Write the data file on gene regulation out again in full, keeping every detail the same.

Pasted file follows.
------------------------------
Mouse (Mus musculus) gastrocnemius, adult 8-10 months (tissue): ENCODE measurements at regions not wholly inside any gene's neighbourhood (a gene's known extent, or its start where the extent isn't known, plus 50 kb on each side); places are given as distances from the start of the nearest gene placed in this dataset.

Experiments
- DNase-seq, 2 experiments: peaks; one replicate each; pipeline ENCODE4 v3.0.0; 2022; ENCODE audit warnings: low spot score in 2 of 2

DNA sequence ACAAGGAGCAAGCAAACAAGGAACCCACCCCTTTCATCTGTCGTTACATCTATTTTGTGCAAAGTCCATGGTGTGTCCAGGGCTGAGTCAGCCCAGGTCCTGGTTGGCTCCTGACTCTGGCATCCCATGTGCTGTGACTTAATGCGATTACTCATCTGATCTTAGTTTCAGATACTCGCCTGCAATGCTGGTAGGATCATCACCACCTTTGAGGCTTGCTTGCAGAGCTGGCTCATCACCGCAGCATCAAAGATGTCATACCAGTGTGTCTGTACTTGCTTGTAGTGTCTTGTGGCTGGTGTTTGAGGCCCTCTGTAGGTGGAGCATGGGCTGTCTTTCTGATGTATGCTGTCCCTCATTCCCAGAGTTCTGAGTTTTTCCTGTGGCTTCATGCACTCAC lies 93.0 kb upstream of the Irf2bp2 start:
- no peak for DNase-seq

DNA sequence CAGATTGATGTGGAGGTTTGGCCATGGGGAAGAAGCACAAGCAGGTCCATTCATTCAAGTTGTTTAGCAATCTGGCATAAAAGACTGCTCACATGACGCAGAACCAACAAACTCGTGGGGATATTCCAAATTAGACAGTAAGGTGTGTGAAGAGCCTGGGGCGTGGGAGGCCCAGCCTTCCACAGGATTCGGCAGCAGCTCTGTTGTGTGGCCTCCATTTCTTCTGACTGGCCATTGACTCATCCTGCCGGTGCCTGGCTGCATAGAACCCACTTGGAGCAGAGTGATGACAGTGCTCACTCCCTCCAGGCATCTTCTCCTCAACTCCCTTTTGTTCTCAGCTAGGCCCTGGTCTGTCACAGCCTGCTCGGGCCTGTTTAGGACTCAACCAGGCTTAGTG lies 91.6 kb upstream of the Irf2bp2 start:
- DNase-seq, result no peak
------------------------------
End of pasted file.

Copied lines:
Mouse (Mus musculus) gastrocnemius, adult 8-10 months (tissue): ENCODE measurements at regions not wholly inside any gene's neighbourhood (a gene's known extent, or its start where the extent isn't known, plus 50 kb on each side); places are given as distances from the start of the nearest gene placed in this dataset.

Experiments
- DNase-seq, 2 experiments: peaks; one replicate each; pipeline ENCODE4 v3.0.0; 2022; ENCODE audit warnings: low spot score in 2 of 2

DNA sequence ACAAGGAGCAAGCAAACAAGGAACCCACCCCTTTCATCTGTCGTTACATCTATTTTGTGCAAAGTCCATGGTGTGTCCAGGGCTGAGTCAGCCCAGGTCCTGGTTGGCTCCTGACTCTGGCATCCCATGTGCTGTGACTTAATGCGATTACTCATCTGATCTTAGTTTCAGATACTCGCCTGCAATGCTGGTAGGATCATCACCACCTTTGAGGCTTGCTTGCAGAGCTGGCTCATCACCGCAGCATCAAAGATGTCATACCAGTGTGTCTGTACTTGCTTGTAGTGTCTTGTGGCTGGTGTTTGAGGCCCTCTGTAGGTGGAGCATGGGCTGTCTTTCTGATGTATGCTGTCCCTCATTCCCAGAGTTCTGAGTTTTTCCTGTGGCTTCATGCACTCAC lies 93.0 kb upstream of the Irf2bp2 start:
- no peak for DNase-seq

DNA sequence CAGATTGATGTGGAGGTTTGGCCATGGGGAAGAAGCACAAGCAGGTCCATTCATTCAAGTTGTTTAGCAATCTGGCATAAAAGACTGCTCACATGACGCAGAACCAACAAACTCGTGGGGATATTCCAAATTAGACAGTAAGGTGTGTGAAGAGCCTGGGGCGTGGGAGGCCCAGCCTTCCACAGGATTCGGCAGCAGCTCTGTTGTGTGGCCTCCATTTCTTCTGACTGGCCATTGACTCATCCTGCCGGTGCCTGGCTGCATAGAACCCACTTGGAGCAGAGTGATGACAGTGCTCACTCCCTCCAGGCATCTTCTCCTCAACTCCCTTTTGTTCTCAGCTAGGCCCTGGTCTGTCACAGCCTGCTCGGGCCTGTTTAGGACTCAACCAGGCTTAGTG lies 91.6 kb upstream of the Irf2bp2 start:
- DNase-seq, result no peak